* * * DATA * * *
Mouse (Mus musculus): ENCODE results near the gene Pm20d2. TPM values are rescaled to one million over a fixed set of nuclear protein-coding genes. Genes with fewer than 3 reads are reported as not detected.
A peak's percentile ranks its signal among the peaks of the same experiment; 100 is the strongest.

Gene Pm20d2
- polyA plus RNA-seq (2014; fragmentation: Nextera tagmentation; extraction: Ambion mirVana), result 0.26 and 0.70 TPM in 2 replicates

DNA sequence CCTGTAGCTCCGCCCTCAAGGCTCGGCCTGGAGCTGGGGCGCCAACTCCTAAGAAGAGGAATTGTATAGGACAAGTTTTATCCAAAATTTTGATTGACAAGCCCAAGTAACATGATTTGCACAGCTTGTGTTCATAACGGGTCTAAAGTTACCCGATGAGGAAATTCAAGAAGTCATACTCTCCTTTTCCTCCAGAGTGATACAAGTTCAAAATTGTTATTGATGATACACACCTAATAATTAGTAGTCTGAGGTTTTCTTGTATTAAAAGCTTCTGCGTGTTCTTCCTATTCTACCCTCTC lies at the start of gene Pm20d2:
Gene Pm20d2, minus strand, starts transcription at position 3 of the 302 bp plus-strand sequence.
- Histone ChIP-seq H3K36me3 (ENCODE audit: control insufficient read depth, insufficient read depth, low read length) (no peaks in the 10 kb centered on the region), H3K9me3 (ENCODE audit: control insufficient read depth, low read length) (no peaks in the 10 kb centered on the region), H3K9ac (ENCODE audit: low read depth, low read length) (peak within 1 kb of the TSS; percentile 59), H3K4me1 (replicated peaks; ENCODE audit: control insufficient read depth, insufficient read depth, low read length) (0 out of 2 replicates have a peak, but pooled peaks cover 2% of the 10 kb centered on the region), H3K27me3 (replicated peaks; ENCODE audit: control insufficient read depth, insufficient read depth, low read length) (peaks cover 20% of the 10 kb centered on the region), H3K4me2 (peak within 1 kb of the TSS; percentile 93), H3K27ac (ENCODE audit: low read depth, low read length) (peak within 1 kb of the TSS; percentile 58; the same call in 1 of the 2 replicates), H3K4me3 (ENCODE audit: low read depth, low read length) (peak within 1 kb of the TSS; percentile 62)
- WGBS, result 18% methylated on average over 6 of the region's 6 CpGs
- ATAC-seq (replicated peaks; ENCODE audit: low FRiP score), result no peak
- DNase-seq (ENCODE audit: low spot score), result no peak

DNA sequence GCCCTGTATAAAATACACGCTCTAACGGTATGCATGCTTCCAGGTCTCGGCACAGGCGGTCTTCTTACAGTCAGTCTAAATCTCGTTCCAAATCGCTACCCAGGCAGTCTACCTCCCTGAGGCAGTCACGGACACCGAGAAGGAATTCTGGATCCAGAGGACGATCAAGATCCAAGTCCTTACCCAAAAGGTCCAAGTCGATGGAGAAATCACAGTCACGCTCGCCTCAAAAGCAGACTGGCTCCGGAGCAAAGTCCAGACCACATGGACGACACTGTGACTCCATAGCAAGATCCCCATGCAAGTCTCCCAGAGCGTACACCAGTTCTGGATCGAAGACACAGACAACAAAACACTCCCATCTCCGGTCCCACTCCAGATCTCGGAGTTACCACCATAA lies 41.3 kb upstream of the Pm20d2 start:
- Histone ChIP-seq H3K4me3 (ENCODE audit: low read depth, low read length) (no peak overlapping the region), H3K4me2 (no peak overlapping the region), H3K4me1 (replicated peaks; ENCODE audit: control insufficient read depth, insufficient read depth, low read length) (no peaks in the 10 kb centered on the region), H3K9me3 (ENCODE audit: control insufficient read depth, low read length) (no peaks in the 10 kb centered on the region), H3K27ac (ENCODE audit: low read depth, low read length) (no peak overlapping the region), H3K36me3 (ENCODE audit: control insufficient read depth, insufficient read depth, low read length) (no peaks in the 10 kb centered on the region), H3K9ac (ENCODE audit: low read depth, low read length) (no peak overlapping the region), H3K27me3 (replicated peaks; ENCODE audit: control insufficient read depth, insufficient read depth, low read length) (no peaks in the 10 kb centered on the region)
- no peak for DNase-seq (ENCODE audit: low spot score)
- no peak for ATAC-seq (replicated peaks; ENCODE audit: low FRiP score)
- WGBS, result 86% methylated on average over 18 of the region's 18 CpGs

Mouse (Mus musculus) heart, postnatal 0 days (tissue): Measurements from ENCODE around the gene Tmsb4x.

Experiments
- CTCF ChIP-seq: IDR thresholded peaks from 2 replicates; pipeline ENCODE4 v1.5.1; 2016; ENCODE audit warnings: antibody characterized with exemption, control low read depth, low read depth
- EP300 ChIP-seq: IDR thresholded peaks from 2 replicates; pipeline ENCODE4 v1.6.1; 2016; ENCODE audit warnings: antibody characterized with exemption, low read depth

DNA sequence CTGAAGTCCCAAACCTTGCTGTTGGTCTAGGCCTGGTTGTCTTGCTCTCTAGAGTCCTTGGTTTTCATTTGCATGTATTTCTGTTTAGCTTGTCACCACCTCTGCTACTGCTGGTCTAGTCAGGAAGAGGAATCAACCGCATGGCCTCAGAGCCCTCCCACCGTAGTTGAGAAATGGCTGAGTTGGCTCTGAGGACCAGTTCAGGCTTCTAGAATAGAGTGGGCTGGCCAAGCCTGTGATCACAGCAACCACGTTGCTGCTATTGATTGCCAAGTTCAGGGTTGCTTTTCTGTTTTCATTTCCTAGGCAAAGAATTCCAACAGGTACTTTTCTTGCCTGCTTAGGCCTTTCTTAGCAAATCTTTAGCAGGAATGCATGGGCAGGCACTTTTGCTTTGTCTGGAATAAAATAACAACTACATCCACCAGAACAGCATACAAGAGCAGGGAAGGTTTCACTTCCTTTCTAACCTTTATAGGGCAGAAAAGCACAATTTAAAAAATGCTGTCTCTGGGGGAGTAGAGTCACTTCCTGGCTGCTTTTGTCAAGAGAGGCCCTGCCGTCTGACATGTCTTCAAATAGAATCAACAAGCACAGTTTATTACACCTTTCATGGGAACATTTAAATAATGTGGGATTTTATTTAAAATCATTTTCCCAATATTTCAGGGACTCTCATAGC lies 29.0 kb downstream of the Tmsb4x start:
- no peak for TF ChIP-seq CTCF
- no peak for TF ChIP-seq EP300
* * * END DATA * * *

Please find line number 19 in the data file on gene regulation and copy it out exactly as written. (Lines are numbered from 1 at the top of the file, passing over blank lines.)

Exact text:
- EP300 ChIP-seq: IDR thresholded peaks from 2 replicates; pipeline ENCODE4 v1.6.1; 2016; ENCODE audit warnings: antibody characterized with exemption, low read depth